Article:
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Old 1st June 2017, 06:40 PM   #21
Greebster is offline Greebster  United States
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Have been using the 700 planars as mids for about a year now. Lovely for mids active minidsp
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Old 4th June 2017, 11:26 AM   #22
audiomagnate is offline audiomagnate  United States
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Originally Posted by Greebster View Post
Have been using the 700 planars as mids for about a year now. Lovely for mids active minidsp
My Monsoon-midded monsters sound terrific! They're only doing 238 to 1,980Hz (LR4 with a DCX 2496) so they're not asked to do too much.
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Old 4th June 2017, 12:58 PM   #23
TNT is offline TNT  Sweden
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https://www.madisoundspeakerstore.co.../amt17d1.1.jpg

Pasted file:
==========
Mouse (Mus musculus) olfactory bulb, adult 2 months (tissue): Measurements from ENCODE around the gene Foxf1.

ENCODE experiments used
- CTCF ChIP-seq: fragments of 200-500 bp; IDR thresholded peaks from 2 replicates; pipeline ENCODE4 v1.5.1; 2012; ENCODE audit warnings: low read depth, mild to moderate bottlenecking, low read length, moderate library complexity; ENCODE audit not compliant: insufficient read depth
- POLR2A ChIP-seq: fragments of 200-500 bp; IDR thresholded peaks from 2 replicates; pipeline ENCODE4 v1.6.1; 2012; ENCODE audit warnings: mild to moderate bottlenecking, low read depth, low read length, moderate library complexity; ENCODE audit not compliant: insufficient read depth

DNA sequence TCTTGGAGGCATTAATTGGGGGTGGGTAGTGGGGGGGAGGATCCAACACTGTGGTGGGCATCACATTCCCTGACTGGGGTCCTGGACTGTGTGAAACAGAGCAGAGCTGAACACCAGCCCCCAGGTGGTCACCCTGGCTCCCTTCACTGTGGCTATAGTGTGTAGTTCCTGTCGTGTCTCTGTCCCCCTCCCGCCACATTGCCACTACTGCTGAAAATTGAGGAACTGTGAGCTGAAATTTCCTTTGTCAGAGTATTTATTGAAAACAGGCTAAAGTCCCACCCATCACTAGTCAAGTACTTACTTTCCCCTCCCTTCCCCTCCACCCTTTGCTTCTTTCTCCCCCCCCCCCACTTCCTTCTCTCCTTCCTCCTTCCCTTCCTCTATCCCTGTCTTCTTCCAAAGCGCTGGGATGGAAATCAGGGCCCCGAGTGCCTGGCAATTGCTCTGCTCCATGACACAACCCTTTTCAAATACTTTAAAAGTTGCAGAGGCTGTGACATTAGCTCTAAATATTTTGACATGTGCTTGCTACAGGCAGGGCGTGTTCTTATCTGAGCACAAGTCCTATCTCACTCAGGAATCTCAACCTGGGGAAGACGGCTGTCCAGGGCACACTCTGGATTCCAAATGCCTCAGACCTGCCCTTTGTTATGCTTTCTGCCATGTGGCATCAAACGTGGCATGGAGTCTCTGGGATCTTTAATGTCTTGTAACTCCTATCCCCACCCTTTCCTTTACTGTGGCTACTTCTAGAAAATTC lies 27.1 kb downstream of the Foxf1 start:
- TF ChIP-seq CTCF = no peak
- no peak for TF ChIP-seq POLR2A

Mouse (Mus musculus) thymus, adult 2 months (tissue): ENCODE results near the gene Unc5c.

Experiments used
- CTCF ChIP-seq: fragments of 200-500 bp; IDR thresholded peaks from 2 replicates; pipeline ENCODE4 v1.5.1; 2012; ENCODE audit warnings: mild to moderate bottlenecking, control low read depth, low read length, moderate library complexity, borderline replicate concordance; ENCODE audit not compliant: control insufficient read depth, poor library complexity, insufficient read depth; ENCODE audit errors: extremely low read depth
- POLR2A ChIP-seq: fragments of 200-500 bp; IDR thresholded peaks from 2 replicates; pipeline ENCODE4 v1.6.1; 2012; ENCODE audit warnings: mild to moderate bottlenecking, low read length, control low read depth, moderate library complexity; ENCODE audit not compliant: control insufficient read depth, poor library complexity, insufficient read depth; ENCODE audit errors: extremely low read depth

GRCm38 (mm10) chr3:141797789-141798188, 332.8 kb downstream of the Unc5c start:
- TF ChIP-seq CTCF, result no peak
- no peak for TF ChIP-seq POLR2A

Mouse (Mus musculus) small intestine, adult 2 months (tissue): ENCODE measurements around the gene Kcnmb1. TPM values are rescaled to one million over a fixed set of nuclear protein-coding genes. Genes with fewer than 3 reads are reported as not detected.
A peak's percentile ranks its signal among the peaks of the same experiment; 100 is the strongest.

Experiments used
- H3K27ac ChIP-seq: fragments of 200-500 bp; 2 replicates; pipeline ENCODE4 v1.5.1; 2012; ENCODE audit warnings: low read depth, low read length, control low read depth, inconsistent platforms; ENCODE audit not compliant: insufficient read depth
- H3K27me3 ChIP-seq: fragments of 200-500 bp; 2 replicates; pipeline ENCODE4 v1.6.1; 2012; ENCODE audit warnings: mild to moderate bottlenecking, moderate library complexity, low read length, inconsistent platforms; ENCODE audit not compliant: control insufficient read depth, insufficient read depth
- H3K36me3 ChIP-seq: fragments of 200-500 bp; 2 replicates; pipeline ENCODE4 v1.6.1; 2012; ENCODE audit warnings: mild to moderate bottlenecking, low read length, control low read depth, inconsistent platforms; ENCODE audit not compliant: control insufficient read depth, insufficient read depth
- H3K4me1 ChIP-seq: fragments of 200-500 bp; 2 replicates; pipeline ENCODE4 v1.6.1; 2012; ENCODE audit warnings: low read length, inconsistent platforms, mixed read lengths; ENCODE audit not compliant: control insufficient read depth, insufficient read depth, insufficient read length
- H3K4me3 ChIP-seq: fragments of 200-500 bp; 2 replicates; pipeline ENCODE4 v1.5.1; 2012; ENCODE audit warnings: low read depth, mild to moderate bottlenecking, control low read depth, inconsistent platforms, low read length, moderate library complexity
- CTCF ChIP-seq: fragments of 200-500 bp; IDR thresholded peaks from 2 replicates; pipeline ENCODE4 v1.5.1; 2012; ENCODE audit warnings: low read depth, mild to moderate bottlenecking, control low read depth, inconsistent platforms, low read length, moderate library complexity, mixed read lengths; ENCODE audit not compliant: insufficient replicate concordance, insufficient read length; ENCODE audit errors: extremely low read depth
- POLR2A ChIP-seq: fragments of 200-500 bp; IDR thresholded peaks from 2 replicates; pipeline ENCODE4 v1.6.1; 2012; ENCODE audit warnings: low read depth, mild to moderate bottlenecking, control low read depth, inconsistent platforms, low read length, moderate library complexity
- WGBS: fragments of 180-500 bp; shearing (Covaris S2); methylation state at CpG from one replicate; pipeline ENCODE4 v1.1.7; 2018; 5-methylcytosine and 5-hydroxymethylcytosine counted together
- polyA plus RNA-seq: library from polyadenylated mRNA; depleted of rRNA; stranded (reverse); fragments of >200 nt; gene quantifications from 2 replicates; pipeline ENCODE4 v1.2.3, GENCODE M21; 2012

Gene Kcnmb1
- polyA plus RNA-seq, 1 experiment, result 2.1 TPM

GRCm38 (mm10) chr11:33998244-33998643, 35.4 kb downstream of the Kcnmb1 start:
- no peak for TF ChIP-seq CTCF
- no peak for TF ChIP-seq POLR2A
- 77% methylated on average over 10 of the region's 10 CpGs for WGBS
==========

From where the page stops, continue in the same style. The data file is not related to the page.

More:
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Old 4th June 2017, 02:11 PM   #24
audiomagnate is offline audiomagnate  United States
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I don't understand the reason for your post.
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Old 22nd July 2017, 12:12 AM   #25
bolserst is offline bolserst  United States
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Originally Posted by bolserst View Post
Thanks.
I'm still a bit puzzled by the CSD... looks quite different from the BG Neo8, which decays quite rapidly.
I am surprised to see no hint of a cavity resonance which is pretty much a "feature" of all push-pull magnetic planars. Is the 5dB EQ you mention hiding it perhaps?